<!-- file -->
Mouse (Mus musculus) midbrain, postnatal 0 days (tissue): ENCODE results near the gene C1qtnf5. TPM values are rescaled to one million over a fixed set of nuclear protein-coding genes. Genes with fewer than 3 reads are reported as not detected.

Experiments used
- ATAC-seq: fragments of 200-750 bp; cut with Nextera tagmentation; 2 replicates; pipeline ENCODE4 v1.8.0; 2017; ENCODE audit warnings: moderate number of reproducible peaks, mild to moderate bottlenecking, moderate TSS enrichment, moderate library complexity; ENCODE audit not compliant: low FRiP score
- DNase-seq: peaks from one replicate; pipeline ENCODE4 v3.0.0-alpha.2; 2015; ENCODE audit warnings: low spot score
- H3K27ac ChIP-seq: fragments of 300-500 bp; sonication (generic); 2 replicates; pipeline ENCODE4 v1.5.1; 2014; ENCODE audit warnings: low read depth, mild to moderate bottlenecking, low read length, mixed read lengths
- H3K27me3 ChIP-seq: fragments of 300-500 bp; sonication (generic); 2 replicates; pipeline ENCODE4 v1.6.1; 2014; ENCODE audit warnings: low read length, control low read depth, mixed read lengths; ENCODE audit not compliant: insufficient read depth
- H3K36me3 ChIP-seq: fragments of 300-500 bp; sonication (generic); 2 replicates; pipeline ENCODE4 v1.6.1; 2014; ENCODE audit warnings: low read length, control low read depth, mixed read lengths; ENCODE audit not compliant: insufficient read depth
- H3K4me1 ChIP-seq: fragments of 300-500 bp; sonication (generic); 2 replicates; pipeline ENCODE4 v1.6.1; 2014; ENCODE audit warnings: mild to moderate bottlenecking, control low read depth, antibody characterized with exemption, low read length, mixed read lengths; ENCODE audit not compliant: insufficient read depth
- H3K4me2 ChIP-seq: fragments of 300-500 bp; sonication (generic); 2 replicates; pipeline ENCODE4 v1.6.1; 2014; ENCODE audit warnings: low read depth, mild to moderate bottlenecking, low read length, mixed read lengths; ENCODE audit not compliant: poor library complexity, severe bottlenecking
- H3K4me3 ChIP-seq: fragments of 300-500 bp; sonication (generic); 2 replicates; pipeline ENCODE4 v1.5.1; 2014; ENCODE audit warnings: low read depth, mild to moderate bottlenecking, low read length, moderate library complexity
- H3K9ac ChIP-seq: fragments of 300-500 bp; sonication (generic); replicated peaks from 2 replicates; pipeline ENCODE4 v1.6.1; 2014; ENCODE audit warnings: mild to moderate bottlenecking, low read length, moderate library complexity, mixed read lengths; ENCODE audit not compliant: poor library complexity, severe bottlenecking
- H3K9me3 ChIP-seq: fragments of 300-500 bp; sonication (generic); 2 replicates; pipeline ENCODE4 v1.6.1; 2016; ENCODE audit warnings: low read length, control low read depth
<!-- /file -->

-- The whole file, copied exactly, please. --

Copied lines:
Mouse (Mus musculus) midbrain, postnatal 0 days (tissue): ENCODE results near the gene C1qtnf5. TPM values are rescaled to one million over a fixed set of nuclear protein-coding genes. Genes with fewer than 3 reads are reported as not detected.

Experiments used
- ATAC-seq: fragments of 200-750 bp; cut with Nextera tagmentation; 2 replicates; pipeline ENCODE4 v1.8.0; 2017; ENCODE audit warnings: moderate number of reproducible peaks, mild to moderate bottlenecking, moderate TSS enrichment, moderate library complexity; ENCODE audit not compliant: low FRiP score
- DNase-seq: peaks from one replicate; pipeline ENCODE4 v3.0.0-alpha.2; 2015; ENCODE audit warnings: low spot score
- H3K27ac ChIP-seq: fragments of 300-500 bp; sonication (generic); 2 replicates; pipeline ENCODE4 v1.5.1; 2014; ENCODE audit warnings: low read depth, mild to moderate bottlenecking, low read length, mixed read lengths
- H3K27me3 ChIP-seq: fragments of 300-500 bp; sonication (generic); 2 replicates; pipeline ENCODE4 v1.6.1; 2014; ENCODE audit warnings: low read length, control low read depth, mixed read lengths; ENCODE audit not compliant: insufficient read depth
- H3K36me3 ChIP-seq: fragments of 300-500 bp; sonication (generic); 2 replicates; pipeline ENCODE4 v1.6.1; 2014; ENCODE audit warnings: low read length, control low read depth, mixed read lengths; ENCODE audit not compliant: insufficient read depth
- H3K4me1 ChIP-seq: fragments of 300-500 bp; sonication (generic); 2 replicates; pipeline ENCODE4 v1.6.1; 2014; ENCODE audit warnings: mild to moderate bottlenecking, control low read depth, antibody characterized with exemption, low read length, mixed read lengths; ENCODE audit not compliant: insufficient read depth
- H3K4me2 ChIP-seq: fragments of 300-500 bp; sonication (generic); 2 replicates; pipeline ENCODE4 v1.6.1; 2014; ENCODE audit warnings: low read depth, mild to moderate bottlenecking, low read length, mixed read lengths; ENCODE audit not compliant: poor library complexity, severe bottlenecking
- H3K4me3 ChIP-seq: fragments of 300-500 bp; sonication (generic); 2 replicates; pipeline ENCODE4 v1.5.1; 2014; ENCODE audit warnings: low read depth, mild to moderate bottlenecking, low read length, moderate library complexity
- H3K9ac ChIP-seq: fragments of 300-500 bp; sonication (generic); replicated peaks from 2 replicates; pipeline ENCODE4 v1.6.1; 2014; ENCODE audit warnings: mild to moderate bottlenecking, low read length, moderate library complexity, mixed read lengths; ENCODE audit not compliant: poor library complexity, severe bottlenecking
- H3K9me3 ChIP-seq: fragments of 300-500 bp; sonication (generic); 2 replicates; pipeline ENCODE4 v1.6.1; 2016; ENCODE audit warnings: low read length, control low read depth